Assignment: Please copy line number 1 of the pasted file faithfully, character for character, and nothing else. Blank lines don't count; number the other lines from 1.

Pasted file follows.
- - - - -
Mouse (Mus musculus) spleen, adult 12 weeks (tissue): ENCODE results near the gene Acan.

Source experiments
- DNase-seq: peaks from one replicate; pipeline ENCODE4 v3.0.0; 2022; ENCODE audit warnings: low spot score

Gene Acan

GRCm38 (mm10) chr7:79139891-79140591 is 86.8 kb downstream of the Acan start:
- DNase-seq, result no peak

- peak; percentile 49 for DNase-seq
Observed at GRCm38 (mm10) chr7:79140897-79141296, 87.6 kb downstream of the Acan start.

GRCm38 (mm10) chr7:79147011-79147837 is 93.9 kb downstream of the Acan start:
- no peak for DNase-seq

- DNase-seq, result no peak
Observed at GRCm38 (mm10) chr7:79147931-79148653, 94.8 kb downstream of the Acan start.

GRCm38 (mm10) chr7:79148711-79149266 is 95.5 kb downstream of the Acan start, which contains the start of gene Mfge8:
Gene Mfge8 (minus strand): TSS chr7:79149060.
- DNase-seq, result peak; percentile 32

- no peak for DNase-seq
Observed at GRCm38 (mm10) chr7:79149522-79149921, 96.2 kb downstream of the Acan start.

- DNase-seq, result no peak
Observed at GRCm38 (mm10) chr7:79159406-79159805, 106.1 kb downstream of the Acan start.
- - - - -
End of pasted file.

Mouse (Mus musculus) spleen, adult 12 weeks (tissue): ENCODE results near the gene Acan.